The hugely popular television series ' War on Waste' focuses most attention on supply chain parties up and down the chain from waste services providers, such as manufacturers and retailers. However, the waste sector seems to be fighting its own war on a number of fronts.

The waste sector is currently facing pressure from:

  • allegations of improper interstate dumping of waste to avoid waste levies
  • continuing illegal dumping of asbestos waste, including in residential streets
  • the ban by China on receiving Australian recycling materials
  • council decisions (albeit temporary) to discontinue recycling services.

In relation to Chain of Responsibility (CoR) enforcement, statistics from Roads & Maritime Services (RMS) show that the 'garbage/waste' sector is, by a very significant margin, the number one offender for on-road heavy vehicle offences within NSW.

This is reflected in the fact that the waste sector has been the most targeted by high profile CoR court prosecutions, with proceedings being brought against:

  • two local councils for allegedly failing to appropriately supervise and manage mass compliance by their appointed third party municipal waste services provider in VIC; verdict guilty.
  • a scrap metals trader, recycling yard and transport operator in relation to failure to manage dimension compliance for a scrap steel load, resulting in the parties being fined and ordered to pay $222,000 to repair damage to tunnel infrastructure caused by the over-height load in NSW; verdict guilty.
  • a waste services provider for failure to appropriately supervise and manage mass compliance by its subcontracted transport operator, resulting in fines and costs totalling $982,000 in NSW; verdict guilty.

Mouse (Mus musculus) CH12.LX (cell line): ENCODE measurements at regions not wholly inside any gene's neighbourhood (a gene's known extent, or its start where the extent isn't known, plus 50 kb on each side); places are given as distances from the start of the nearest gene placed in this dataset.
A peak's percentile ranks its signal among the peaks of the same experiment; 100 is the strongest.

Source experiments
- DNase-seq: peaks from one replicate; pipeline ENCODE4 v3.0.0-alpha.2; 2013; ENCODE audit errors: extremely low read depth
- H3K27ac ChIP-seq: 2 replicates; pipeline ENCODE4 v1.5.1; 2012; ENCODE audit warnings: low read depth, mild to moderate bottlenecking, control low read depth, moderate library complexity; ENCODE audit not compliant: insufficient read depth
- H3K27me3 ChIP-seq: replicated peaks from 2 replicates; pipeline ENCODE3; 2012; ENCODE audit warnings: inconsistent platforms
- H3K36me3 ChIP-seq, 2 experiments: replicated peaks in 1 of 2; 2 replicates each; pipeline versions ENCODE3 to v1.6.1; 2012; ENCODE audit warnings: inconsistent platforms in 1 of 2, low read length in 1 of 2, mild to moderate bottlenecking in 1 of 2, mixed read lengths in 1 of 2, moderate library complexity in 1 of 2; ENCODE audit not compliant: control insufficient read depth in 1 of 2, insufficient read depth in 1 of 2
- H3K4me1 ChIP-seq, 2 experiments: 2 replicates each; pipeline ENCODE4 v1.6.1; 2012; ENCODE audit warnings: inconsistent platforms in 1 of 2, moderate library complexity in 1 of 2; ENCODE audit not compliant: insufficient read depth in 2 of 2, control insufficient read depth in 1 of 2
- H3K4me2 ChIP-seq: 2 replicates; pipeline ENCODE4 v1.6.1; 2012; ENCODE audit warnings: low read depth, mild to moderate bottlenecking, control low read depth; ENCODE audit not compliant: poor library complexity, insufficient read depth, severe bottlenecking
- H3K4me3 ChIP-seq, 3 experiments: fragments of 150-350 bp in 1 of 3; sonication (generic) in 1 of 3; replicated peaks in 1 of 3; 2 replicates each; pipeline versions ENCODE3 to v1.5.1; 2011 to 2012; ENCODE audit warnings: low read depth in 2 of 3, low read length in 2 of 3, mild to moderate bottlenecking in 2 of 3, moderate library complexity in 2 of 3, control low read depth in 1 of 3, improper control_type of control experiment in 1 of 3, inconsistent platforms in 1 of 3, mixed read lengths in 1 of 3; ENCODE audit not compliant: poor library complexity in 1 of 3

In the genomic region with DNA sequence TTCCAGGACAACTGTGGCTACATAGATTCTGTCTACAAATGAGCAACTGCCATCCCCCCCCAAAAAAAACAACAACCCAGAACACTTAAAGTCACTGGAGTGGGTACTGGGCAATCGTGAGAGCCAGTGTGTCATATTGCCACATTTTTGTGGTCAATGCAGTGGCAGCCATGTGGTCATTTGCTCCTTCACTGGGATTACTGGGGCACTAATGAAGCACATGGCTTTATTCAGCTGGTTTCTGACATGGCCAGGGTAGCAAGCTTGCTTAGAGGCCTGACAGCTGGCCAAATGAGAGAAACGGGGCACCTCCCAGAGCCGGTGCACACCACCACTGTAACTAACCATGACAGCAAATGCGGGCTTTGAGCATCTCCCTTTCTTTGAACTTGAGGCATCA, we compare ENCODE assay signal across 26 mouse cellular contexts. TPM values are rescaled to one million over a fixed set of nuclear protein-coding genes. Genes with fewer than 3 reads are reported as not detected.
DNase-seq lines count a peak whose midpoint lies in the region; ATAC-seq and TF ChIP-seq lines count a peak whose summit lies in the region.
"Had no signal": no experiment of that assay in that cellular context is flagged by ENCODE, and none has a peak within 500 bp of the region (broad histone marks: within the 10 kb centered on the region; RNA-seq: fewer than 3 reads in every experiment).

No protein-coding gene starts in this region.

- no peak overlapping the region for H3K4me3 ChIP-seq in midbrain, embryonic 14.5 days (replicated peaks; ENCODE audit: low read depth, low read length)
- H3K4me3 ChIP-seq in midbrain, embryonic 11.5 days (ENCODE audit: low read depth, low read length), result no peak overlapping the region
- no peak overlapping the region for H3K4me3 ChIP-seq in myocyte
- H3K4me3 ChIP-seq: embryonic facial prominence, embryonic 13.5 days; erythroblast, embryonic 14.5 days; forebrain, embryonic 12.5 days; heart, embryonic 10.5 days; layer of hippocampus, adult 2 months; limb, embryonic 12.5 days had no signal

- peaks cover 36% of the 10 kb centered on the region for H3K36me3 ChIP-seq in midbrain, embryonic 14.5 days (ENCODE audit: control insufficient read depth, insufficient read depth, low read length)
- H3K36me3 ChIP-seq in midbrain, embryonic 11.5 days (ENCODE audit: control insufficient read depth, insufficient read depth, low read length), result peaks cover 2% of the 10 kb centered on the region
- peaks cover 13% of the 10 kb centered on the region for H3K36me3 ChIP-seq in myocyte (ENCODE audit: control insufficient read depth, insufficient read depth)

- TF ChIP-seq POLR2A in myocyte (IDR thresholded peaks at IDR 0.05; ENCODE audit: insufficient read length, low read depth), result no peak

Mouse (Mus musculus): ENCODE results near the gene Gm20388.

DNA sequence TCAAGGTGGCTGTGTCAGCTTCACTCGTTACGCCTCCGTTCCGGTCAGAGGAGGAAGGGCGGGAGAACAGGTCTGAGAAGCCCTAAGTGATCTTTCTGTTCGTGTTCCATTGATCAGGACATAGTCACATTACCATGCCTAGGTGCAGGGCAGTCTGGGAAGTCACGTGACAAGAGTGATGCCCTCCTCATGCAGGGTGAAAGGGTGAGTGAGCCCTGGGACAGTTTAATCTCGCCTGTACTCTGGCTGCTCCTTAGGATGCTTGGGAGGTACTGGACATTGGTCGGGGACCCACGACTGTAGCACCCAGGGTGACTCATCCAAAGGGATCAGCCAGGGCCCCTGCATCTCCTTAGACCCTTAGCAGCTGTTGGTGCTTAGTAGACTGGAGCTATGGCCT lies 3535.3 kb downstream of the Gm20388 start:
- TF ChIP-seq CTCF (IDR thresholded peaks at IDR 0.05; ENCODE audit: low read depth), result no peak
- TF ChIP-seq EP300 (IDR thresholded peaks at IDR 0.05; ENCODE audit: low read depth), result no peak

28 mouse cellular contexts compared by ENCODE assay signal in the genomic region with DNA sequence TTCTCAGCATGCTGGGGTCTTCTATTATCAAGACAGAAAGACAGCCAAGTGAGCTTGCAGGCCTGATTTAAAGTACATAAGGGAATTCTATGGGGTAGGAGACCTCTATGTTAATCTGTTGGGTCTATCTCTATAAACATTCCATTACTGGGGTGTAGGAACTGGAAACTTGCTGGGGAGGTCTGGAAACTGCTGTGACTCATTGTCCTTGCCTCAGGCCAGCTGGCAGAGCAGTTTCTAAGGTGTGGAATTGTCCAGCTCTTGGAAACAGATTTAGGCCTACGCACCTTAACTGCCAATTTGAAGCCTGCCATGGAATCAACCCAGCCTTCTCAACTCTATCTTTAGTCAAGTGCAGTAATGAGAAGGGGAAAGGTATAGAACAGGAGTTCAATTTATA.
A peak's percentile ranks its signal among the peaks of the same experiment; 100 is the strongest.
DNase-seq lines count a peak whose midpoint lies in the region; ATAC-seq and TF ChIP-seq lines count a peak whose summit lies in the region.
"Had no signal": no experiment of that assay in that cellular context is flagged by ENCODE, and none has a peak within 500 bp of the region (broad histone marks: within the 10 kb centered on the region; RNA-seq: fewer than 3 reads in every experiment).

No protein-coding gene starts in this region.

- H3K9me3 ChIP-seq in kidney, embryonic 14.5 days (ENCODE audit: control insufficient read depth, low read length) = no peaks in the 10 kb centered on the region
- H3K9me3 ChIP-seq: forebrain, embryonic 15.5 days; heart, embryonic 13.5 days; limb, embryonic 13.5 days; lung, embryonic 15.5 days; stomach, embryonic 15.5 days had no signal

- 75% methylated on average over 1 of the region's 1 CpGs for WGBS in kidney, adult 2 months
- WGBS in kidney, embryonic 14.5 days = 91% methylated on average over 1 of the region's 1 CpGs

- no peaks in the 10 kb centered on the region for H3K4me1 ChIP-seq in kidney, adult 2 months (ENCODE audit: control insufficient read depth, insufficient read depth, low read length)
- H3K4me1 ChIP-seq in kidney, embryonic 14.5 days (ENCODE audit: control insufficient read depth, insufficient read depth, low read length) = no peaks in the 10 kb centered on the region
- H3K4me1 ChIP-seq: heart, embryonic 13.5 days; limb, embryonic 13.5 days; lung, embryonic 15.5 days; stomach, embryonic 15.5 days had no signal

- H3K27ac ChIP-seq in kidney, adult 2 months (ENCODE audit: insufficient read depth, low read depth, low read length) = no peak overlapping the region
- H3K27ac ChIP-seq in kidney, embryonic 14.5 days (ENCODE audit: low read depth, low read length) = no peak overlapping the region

Why is the waste sector considered to be a problem?

In short, membership is diverse and fractured. Also, the physical characteristics of waste and the way that it is often collected (in dribs-and-drabs from multiple sources) contributes to complexities in mass management in particular.

Why should the waste sector focus on CoR compliance?

The sector at the top for on-road offences is naturally going to be most targeted by enforcement agencies. Enforcement agencies are increasingly adopting a risk-targeted approach to enforcement, focusing their attention on the worst-performing sectors who have the most room for improvement.

This means that the waste sector will get greater attention and be the target for greater penalties and prosecution than other sectors. Even if a business is properly addressing CoR, it can still expect to be the subject of greater regulatory scrutiny simply due to being involved in the waste sector. For this reason, it is important at an industry level that waste sector participants band together and address CoR.

One of the most significant customers of the waste sector are local councils and government agencies, in particular in relation to municipal waste collection and processing. Rightly or wrongly, NSW authorities have identified councils as a group who have historically been slow to address CoR – but that is fast changing. We have recently worked and spoken with a large number of councils who have put CoR compliance and management squarely on their radars.

Waste service providers to councils can expect to see a far greater level of scrutiny from their council customers within the next six months, as more and more councils seek advice and guidance on the development of their CoR management – including service provider compliance performance management.

So, addressing compliance within the waste sector is not only good for getting enforcement agencies off your back, it is an excellent way to give risk and compliance assurance to your customers.

This publication does not deal with every important topic or change in law and is not intended to be relied upon as a substitute for legal or other advice that may be relevant to the reader's specific circumstances. If you have found this publication of interest and would like to know more or wish to obtain legal advice relevant to your circumstances please contact one of the named individuals listed.